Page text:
Who is the man with the pen on 14th Street?

I’ve been curious about him since the 1990s—this sturdy man clad in a loose-fitting shirt sitting in a chair while holding what looks like a pen to a piece of paper.

His image is carved above the doorway of the five-story walkup residence at 210 West 14th Street.

Who is he? A writer I imagine, or an illustrator, or some other kind of artist.

Whatever he’s doing, he seems reflective and serious, engrossed in his work.

Did an artist or writer live and work here? A search of possibilities turns up something interesting.

From 1942 until his death in 1968, French-born painter, sculptor, and Dada pioneer Marcel Duchamp had a studio in this building on the top floor.

(In fact, “Duchamp” is still written on the buzzer outside the front door, a nice turn Duchamp would probably get a kick out of).

It’s one of many places Duchamp lived in the city after he first arrived in 1915. “It was here that, using found objects from his walks around the neighborhood, Duchamp secretly constructed ‘Etant Donnes,’ when the public had thought he’d given up art,” states art-nerd.com.

Is the man with the pen Duchamp? It seems unlikely, based on what Duchamp actually looked like.

The ground-floor commercial space doesn’t hold any clues. Various tenants leased the space over the years, most notably a Spanish food store called Casa Moneo from 1929 to 1988.

Casa Moneo was one of the last holdouts from when West 14th Street was the center of Manhattan’s “Little Spain” enclave.

The identity of the man and his significance at this address remains a mystery.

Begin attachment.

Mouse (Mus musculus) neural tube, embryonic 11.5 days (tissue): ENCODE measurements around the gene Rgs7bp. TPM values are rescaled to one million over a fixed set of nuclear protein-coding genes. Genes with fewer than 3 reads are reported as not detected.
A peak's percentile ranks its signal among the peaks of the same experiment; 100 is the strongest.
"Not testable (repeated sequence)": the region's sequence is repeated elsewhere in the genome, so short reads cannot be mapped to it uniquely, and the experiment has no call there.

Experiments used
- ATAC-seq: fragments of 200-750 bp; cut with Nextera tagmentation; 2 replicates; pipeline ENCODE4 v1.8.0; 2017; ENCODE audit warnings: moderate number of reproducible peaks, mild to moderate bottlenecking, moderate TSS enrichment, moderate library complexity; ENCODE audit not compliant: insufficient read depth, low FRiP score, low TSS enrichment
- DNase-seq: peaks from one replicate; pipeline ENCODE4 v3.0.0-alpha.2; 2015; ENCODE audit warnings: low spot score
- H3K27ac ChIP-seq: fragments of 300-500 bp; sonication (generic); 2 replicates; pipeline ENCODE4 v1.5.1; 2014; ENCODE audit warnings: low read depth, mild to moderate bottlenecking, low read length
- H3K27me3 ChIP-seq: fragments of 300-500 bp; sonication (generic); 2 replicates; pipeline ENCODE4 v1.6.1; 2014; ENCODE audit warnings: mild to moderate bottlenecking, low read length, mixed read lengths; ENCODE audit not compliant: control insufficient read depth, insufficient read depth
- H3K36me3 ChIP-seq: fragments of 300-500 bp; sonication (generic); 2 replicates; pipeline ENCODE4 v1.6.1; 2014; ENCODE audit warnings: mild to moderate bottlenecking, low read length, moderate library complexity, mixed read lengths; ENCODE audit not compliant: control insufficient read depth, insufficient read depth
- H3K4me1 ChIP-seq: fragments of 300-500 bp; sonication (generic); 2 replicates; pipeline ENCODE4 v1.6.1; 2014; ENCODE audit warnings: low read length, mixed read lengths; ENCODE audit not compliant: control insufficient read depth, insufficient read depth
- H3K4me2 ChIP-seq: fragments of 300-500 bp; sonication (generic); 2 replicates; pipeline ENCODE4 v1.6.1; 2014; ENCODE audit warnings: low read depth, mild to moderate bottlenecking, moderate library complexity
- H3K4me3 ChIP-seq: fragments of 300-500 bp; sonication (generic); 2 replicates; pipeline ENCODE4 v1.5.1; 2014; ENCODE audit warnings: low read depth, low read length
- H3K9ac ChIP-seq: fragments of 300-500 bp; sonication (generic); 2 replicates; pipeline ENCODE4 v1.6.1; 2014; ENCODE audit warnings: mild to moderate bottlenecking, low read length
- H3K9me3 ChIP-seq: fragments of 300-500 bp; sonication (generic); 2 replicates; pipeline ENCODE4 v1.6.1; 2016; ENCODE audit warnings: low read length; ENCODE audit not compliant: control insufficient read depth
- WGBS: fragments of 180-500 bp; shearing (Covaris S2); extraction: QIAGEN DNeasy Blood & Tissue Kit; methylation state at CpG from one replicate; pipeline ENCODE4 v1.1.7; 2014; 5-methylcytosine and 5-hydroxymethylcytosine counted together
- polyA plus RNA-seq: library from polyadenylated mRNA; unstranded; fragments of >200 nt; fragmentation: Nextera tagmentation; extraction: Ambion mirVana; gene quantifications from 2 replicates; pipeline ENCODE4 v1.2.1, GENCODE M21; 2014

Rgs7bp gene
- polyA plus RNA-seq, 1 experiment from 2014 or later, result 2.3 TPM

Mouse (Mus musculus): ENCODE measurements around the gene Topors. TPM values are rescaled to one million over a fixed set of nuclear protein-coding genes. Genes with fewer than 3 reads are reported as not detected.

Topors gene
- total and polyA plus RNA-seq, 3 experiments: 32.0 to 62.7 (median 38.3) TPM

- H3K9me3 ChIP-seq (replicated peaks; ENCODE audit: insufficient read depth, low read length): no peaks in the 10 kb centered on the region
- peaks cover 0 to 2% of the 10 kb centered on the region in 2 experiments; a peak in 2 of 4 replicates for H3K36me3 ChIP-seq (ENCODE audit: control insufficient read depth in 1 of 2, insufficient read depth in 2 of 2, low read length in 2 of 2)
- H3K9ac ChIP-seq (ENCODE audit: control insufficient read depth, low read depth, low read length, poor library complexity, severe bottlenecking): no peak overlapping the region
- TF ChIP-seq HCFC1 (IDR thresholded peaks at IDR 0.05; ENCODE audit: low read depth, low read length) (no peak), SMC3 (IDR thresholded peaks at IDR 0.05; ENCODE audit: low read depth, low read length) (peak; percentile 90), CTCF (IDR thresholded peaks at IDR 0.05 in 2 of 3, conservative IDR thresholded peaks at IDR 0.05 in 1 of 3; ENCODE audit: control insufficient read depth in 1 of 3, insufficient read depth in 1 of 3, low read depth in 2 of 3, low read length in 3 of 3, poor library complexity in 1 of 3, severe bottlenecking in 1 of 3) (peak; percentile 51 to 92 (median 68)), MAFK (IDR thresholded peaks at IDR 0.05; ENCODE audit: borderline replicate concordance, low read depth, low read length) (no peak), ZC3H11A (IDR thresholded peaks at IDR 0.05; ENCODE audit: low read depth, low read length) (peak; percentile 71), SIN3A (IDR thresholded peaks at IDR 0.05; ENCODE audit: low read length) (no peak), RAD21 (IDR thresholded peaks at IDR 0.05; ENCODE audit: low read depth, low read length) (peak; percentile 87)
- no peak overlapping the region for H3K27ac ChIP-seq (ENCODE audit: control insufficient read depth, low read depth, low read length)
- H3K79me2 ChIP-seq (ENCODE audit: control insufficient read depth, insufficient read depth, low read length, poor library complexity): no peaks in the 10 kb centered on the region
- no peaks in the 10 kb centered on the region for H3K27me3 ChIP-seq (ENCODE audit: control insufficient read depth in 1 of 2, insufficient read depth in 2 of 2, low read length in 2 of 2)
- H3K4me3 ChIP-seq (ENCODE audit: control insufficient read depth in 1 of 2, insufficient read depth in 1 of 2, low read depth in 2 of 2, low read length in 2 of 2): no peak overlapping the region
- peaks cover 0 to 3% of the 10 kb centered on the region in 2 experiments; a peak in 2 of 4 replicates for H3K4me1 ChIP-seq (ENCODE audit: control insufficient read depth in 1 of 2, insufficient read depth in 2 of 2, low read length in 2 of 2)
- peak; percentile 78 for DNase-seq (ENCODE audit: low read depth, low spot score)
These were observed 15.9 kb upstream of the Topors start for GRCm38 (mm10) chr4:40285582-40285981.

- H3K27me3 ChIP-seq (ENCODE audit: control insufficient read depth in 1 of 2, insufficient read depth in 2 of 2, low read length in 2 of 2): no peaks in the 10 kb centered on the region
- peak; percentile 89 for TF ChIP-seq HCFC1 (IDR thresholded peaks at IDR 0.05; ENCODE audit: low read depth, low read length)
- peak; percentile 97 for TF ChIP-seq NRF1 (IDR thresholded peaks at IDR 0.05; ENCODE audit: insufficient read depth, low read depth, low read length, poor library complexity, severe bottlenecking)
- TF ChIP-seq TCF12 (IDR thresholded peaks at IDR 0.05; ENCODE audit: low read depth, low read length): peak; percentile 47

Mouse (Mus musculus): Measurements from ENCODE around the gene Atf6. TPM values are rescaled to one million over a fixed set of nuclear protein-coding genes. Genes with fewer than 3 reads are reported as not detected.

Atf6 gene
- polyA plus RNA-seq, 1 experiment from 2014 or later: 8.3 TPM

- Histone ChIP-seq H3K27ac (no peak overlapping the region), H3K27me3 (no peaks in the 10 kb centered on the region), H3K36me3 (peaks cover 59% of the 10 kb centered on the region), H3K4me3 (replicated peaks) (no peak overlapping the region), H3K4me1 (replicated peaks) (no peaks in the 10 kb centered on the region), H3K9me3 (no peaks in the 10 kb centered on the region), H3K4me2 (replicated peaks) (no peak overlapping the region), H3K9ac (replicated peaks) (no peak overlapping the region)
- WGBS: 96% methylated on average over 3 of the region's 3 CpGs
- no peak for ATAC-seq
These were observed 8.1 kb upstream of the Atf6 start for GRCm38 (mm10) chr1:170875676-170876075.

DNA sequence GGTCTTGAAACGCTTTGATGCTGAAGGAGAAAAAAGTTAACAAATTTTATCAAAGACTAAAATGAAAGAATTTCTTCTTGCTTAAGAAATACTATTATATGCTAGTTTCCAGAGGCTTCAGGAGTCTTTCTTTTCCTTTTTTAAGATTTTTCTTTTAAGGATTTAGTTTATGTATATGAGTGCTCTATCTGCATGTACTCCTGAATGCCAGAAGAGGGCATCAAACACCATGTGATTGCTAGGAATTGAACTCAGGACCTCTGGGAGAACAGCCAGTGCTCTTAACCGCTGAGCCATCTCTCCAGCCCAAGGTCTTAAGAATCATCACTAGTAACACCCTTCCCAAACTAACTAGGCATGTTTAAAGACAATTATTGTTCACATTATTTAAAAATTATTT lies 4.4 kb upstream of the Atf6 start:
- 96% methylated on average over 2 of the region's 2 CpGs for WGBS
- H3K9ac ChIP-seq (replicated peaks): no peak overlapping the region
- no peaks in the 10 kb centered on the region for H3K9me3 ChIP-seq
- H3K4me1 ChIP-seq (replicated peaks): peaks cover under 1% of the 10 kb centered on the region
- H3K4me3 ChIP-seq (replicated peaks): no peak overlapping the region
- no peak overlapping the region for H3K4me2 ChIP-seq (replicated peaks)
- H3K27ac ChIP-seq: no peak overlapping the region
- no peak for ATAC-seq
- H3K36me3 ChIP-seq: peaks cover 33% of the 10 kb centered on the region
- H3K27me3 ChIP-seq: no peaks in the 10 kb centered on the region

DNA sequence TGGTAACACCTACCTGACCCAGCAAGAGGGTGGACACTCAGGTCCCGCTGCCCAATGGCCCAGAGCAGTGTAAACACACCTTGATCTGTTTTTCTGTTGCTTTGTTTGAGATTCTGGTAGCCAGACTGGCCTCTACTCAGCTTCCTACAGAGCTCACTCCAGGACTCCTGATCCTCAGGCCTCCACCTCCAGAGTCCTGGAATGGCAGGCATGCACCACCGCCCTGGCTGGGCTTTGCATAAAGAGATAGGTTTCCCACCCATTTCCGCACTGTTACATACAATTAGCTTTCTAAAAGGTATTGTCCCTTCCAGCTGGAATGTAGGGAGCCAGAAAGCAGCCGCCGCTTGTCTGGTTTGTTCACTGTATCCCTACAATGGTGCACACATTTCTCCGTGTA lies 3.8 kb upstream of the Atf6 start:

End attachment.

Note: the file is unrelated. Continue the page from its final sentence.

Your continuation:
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21 Responses to “Who is the man with the pen on 14th Street?”

  1. Aishwarya Says:

    This was an interesting read 🙂

  2. notmsparker Says:

    There is always a possibility that it was salvaged from another building, one that was demolished before this one was constructed or one that stood nearby. It happened in Berlin a lot. In fact, it still does thanks to a depot created by a man who was a huge fan of the late 19thC Berlin architecture and couldn’t bare watching those buildings vanish without a trace. He picked up window frames, doors, oven tiles, whole floors and facade decorations and now sells them for profit to those who want to re-use the objects. Maybe that’s the mystery behind the man with a pen (or chisel)? Salvaged goods? Anyway, greetings from Berlin! Your blog is always a pleasure to read.

  3. Dymoon Says:

    I am glad it is still there, it reflects past > present. the two signs on either side certainly make it stand out..Give it “status”

  4. alaspooryorick Says:

    shopped frequently at Casa Moneo, corn husks, chiles, a wonderful resource for those with passion for genuine Mexican products.

  5. Nancy Cooper Says: